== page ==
For the first time in 34 years, top officials from Iran will meet the Americans under the umbrella of the P5+1 talks over Iran's nuclear program. Iran's Foreign Minister Mohammad Javad Zarif will meet US Secretary of State John Kerry in New York. Will this meeting lead to any meaningful progress on the nuclear issue? We will see after the meeting that is scheduled to begin at 4 pm.
September 26, 2013, 12:17 EDT
After remaining in the deep freeze for nearly 34 years, the first official contact between representatives of the Islamic Republic of Iran and the US will occur today in New York. Iran’s Foreign Minister Mohammad Javad Zarif will meet US Secretary of State John Kerry as well as foreign ministers of the other permanent members of the United Nations Security Council, plus Germany. The European Union Foreign Policy Advisor Catherine Ashton will also be present.
The aim is to “kick start” discussion on Iran's nuclear programme, as Dr Zarif put it. The last serious discussion was in April in Almaty, the Kazakh capital but no progress was made. Today’s meeting is not likely to result in any major breakthroughs either but will probably result in agreement for substantive negotiations next month in Geneva.
Senior diplomats from the P5+1 will meet for one hour starting at noon to coordinate strategy. This is how Western countries usually operate: as a pack of wolves. Diplomats from the four Western countries—the US, Britain, France and Germany—plus Ashton’s advisors will try and persuade China and Russia to go along with their plan. It is likely that the meeting might exceed the one-hour time limit although officials from these countries are very familiar with the issues involved.
Once they have agreed to a common framework on how they want to approach Iran, the bureaucrats will brief the foreign ministers. This is supposed to last for half hour but may last longer.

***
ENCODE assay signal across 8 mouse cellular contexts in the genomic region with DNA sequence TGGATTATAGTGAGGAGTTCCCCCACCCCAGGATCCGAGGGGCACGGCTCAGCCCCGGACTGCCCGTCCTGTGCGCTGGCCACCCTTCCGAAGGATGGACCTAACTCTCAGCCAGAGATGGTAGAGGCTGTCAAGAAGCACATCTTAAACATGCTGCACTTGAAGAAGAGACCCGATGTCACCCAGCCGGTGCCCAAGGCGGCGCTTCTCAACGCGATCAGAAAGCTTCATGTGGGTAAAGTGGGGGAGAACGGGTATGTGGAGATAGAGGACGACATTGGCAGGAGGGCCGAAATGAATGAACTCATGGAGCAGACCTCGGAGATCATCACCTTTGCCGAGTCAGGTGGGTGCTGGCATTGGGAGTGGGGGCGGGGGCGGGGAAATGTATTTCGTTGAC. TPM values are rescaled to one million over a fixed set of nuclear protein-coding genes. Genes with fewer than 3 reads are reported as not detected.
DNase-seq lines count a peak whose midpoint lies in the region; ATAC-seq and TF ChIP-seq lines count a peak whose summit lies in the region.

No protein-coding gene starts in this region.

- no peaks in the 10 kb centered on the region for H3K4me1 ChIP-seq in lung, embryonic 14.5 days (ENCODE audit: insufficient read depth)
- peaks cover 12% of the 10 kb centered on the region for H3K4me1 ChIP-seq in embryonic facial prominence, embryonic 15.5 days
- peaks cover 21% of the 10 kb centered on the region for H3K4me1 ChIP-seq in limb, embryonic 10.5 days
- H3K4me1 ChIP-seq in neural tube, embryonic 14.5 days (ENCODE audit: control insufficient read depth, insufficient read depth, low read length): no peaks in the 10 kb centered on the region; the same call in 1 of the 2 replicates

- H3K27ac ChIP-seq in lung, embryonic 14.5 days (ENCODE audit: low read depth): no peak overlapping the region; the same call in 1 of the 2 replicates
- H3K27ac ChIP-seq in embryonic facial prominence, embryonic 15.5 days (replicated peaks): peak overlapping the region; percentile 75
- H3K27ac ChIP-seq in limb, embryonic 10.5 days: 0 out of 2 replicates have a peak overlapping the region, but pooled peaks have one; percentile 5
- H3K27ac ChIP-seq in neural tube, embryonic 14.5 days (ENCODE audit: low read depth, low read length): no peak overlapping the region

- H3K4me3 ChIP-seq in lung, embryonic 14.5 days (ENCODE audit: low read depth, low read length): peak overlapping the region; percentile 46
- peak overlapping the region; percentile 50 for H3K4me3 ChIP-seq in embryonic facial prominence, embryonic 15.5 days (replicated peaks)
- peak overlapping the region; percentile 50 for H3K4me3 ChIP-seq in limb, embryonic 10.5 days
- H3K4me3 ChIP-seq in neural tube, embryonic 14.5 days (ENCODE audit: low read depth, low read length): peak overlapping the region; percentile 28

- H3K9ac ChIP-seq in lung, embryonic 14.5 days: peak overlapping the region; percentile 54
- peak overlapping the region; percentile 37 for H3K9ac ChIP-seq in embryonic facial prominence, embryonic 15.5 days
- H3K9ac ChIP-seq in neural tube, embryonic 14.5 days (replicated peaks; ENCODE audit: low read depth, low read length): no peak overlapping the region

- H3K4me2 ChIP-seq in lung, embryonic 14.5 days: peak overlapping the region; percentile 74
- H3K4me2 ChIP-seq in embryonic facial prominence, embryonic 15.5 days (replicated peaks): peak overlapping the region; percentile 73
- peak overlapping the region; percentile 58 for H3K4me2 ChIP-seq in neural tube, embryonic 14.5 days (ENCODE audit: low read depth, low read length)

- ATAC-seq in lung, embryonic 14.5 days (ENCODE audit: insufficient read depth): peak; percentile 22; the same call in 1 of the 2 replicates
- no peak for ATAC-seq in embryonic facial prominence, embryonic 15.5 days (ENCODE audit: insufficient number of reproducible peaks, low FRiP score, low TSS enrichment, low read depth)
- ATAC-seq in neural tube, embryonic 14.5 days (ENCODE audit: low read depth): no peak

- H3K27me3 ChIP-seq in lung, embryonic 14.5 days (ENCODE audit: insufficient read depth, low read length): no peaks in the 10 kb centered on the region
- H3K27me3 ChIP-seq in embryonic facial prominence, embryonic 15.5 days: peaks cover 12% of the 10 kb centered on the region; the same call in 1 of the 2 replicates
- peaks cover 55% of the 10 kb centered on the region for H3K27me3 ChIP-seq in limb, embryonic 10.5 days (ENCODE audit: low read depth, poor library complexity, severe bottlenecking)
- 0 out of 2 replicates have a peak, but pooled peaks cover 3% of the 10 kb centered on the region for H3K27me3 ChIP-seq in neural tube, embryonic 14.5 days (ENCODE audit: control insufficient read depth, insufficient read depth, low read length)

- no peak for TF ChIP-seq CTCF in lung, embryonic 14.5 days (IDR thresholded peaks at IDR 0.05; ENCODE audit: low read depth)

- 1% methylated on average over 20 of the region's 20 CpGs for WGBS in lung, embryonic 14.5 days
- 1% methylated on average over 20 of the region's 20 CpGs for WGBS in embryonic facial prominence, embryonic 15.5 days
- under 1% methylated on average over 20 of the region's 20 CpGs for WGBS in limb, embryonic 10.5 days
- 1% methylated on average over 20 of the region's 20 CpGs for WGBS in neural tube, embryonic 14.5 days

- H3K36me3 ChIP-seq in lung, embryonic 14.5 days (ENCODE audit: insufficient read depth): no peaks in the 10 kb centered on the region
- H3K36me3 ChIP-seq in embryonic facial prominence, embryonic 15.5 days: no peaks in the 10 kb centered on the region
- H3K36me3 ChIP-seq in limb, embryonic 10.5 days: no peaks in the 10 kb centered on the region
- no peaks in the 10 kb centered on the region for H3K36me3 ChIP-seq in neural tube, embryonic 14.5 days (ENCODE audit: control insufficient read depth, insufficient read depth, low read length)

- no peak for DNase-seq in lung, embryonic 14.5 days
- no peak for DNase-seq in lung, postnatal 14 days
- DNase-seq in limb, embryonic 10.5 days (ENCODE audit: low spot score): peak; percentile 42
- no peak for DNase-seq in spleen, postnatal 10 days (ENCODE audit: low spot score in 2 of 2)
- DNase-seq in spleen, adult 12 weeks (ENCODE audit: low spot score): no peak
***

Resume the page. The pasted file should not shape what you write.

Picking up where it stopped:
Iran’s Foreign Minister Zarif will join them all at around 4 pm. While tentatively this meeting is also scheduled to last half hour, it may go longer depending on how the discussions go.
Following Zarif’s meeting with representatives of the P5+1 on Monday, Ashton said she was impressed by the “energy and determination” of the Iranian side but said there were still many outstanding issues. The West has been constantly harping about Iran’s non-existent weapons program.
Why Western officials keep talking about Iran’s non-existent weapons points to their duplicity? As recently as March 2013, the US Intelligence Chief James Clapper told a Senate hearing that there was no evidence that Iran was making the bomb or even that its leaders had made the decision to go nuclear. Yet US President Barack Obama again talked about Iran’s alleged weapons program in his speech to the UN General Assembly.
In his address to the General Assembly, President Hassan Rohani stressed that Iran was not a threat to the world and that Iran will not make the bomb. This is based on religious principle: the Rahbar (Leader) of the Islamic Republic has issued a fatwa against all weapons of mass destruction. That includes nuclear weapons.
The Zarif-Kerry meeting will be the first high level contact between officials of the two countries since 1980. The Americans wanted a handshake between the two presidents on Tuesday but Iran turned it down saying this was too contrived. In an interview with the Washington Post on Wednesday, President Rohani said he wanted to have a specific timeframe in which to resolve the nuclear issue. He mentioned a time period of three to six months.
This was a clear reference to the last time when Iran suspended all uranium enrichment in 2003 but the West kept on dragging the issue for two years without offering anything in return. There will be no repeat of that situation this time. President Rohani also said yesterday that Tehran had nothing to hide, and Zarif said he hoped his counterparts "have the same political will as we do to start serious negotiations with a view to reaching an agreement within the shortest span of time."
Today’s meeting in New York will indicate whether the US and its Western allies have the will to reach a fair deal or they are only interested in getting what they want without conceding Iran’s rights.